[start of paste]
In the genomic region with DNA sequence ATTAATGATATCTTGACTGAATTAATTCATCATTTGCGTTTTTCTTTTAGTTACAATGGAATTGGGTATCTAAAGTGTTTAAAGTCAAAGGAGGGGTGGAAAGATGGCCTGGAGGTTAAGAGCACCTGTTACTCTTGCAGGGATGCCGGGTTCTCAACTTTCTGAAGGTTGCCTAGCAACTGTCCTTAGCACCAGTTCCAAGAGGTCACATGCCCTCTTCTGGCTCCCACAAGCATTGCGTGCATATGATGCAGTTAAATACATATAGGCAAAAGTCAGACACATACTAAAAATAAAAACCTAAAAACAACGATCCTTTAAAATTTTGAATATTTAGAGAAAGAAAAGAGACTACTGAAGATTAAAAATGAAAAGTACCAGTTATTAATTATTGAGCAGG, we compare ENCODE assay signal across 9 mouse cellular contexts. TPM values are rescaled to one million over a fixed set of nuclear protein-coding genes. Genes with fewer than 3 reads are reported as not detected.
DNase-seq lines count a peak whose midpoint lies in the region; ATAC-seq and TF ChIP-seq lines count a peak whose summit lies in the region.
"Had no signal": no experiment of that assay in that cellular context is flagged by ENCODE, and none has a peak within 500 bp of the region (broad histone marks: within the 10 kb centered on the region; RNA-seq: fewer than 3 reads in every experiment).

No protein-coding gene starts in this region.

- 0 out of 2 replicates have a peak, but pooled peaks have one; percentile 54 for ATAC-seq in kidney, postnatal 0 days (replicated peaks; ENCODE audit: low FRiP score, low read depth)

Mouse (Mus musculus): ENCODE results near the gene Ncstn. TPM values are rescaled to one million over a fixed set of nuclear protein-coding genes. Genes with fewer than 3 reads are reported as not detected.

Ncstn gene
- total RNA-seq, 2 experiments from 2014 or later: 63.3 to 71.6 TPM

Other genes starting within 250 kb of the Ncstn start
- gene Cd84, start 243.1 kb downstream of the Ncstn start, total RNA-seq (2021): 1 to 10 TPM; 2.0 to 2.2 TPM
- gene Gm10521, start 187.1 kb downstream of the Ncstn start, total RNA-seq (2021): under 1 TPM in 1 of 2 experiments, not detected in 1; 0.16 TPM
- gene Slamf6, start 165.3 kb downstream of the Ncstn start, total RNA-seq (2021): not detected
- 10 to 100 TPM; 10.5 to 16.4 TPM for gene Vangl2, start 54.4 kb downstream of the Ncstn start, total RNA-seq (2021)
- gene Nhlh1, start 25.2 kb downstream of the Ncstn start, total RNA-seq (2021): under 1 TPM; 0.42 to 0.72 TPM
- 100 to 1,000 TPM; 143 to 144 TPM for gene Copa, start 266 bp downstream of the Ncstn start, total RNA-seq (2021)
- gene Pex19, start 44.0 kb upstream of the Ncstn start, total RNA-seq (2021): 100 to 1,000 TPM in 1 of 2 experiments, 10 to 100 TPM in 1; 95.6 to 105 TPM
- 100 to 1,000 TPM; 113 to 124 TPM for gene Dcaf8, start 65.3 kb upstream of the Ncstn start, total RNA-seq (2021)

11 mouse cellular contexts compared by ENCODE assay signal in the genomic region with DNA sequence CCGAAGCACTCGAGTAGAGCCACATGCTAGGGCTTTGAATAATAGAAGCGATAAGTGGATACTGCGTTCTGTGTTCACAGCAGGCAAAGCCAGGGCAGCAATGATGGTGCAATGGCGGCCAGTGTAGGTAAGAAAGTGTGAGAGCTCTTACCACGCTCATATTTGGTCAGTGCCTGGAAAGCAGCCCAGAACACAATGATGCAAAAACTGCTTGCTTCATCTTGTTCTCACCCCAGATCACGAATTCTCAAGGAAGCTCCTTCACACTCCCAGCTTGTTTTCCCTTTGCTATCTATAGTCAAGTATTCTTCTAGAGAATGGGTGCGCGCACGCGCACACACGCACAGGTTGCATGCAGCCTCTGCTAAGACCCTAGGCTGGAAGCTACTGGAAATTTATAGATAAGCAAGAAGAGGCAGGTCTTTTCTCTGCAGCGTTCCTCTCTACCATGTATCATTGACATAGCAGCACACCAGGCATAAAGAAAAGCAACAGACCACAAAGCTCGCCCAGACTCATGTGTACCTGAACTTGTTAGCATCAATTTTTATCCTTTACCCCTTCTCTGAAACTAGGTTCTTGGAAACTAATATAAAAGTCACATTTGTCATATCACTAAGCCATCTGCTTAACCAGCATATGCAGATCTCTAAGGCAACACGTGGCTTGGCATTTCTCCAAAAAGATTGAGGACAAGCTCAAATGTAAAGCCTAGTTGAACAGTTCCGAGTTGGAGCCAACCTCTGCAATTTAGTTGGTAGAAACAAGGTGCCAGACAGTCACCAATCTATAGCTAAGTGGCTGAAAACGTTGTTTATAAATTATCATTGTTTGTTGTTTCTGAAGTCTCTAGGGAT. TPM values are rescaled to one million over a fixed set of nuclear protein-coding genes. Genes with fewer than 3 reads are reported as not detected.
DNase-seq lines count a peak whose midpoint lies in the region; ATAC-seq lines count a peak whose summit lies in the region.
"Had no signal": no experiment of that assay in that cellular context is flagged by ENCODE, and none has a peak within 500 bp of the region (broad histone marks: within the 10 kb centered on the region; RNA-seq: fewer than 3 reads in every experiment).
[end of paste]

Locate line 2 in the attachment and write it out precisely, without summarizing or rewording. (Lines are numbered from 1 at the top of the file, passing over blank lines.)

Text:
DNase-seq lines count a peak whose midpoint lies in the region; ATAC-seq and TF ChIP-seq lines count a peak whose summit lies in the region.